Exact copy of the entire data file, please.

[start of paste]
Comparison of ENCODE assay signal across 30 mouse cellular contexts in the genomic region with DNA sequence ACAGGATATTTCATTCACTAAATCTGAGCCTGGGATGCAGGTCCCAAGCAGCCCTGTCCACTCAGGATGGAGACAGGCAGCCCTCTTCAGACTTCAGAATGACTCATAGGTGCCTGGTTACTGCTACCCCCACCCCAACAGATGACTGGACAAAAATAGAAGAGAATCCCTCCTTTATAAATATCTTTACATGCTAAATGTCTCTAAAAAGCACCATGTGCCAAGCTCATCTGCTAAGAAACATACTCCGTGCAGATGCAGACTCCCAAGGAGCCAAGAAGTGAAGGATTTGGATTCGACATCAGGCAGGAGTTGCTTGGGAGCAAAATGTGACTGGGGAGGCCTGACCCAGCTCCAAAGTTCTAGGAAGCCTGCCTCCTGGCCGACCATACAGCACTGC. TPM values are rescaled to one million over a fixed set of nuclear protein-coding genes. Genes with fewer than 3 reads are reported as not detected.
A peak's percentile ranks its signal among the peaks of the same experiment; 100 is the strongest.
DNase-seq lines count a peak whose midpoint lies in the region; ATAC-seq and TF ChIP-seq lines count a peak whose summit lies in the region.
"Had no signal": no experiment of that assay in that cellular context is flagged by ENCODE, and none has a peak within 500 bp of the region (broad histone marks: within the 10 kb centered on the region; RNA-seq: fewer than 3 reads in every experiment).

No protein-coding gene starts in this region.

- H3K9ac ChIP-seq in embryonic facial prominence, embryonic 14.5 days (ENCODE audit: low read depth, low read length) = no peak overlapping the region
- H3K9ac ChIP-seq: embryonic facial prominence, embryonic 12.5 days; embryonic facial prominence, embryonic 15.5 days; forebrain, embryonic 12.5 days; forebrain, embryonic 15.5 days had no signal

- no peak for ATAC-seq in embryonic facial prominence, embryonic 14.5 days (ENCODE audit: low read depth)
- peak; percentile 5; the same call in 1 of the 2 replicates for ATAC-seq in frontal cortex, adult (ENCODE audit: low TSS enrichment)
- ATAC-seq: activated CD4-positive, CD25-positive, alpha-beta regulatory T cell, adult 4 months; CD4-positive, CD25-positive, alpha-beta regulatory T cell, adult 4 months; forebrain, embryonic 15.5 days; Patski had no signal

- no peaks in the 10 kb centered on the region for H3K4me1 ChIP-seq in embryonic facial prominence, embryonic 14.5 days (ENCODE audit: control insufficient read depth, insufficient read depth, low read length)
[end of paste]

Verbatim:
Comparison of ENCODE assay signal across 30 mouse cellular contexts in the genomic region with DNA sequence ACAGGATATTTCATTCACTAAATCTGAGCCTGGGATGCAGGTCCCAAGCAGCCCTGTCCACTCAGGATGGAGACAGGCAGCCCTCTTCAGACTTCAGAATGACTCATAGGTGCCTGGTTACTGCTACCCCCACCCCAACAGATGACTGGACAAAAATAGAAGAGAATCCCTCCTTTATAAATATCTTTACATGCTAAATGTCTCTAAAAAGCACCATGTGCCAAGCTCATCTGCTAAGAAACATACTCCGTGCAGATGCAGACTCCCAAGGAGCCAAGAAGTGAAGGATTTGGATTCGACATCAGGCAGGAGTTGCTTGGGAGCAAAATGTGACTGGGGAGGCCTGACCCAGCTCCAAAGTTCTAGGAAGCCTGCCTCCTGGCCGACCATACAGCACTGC. TPM values are rescaled to one million over a fixed set of nuclear protein-coding genes. Genes with fewer than 3 reads are reported as not detected.
A peak's percentile ranks its signal among the peaks of the same experiment; 100 is the strongest.
DNase-seq lines count a peak whose midpoint lies in the region; ATAC-seq and TF ChIP-seq lines count a peak whose summit lies in the region.
"Had no signal": no experiment of that assay in that cellular context is flagged by ENCODE, and none has a peak within 500 bp of the region (broad histone marks: within the 10 kb centered on the region; RNA-seq: fewer than 3 reads in every experiment).

No protein-coding gene starts in this region.

- H3K9ac ChIP-seq in embryonic facial prominence, embryonic 14.5 days (ENCODE audit: low read depth, low read length) = no peak overlapping the region
- H3K9ac ChIP-seq: embryonic facial prominence, embryonic 12.5 days; embryonic facial prominence, embryonic 15.5 days; forebrain, embryonic 12.5 days; forebrain, embryonic 15.5 days had no signal

- no peak for ATAC-seq in embryonic facial prominence, embryonic 14.5 days (ENCODE audit: low read depth)
- peak; percentile 5; the same call in 1 of the 2 replicates for ATAC-seq in frontal cortex, adult (ENCODE audit: low TSS enrichment)
- ATAC-seq: activated CD4-positive, CD25-positive, alpha-beta regulatory T cell, adult 4 months; CD4-positive, CD25-positive, alpha-beta regulatory T cell, adult 4 months; forebrain, embryonic 15.5 days; Patski had no signal

- no peaks in the 10 kb centered on the region for H3K4me1 ChIP-seq in embryonic facial prominence, embryonic 14.5 days (ENCODE audit: control insufficient read depth, insufficient read depth, low read length)